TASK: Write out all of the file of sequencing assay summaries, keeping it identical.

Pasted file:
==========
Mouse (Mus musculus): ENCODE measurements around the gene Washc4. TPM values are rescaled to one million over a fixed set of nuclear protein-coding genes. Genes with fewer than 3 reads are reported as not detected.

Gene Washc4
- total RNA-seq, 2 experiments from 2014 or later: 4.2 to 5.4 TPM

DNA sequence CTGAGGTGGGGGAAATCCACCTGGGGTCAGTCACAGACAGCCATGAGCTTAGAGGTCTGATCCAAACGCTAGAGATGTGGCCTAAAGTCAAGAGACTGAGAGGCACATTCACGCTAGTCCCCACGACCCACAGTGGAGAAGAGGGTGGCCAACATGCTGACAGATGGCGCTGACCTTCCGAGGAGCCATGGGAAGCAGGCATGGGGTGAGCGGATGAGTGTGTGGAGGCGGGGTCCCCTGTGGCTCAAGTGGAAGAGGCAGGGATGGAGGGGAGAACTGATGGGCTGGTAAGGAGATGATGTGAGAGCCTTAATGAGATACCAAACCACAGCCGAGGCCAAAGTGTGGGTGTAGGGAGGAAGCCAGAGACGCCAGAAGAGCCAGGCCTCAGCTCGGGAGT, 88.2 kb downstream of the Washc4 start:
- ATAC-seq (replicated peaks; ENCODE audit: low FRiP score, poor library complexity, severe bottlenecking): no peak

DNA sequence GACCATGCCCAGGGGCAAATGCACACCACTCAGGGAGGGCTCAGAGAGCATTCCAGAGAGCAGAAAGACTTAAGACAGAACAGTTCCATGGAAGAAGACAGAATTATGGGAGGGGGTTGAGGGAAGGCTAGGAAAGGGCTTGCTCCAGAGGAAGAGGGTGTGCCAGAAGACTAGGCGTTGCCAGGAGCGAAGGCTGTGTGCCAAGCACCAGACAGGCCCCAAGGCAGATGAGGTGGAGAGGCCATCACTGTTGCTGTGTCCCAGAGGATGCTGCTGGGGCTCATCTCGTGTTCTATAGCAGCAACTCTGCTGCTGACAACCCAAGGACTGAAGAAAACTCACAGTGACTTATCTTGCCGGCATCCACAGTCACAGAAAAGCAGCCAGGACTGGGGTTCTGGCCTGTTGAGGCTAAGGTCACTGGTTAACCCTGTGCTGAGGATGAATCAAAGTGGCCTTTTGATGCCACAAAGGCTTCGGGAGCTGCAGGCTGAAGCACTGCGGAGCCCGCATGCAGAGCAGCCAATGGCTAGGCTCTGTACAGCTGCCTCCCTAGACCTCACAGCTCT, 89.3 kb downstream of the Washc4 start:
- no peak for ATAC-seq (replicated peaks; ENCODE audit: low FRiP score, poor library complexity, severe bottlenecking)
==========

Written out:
Mouse (Mus musculus): ENCODE measurements around the gene Washc4. TPM values are rescaled to one million over a fixed set of nuclear protein-coding genes. Genes with fewer than 3 reads are reported as not detected.

Gene Washc4
- total RNA-seq, 2 experiments from 2014 or later: 4.2 to 5.4 TPM

DNA sequence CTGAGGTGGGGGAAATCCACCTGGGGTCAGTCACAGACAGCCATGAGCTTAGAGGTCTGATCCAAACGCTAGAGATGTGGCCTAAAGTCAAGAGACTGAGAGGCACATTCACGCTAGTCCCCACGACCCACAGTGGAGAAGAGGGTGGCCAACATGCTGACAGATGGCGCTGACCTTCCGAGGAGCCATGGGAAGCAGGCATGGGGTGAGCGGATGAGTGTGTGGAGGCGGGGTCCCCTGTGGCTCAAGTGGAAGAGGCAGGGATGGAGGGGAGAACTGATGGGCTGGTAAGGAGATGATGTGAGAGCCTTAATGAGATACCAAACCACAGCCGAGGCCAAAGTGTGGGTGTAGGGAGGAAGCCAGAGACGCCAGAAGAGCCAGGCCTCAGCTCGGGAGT, 88.2 kb downstream of the Washc4 start:
- ATAC-seq (replicated peaks; ENCODE audit: low FRiP score, poor library complexity, severe bottlenecking): no peak

DNA sequence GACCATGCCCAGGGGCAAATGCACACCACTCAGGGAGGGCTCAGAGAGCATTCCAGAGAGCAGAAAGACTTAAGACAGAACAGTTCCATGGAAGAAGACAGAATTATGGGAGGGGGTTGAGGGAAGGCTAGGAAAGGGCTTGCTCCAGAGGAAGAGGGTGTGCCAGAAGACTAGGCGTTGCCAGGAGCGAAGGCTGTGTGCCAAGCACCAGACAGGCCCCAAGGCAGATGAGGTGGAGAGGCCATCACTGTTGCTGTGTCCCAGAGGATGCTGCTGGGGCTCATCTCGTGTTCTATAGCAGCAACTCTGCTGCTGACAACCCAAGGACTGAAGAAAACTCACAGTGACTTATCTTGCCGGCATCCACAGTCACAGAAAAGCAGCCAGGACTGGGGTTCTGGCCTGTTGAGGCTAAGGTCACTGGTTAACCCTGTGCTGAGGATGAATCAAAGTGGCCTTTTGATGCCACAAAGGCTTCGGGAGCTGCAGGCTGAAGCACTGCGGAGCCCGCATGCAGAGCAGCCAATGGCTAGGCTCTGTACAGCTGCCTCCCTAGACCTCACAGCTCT, 89.3 kb downstream of the Washc4 start:
- no peak for ATAC-seq (replicated peaks; ENCODE audit: low FRiP score, poor library complexity, severe bottlenecking)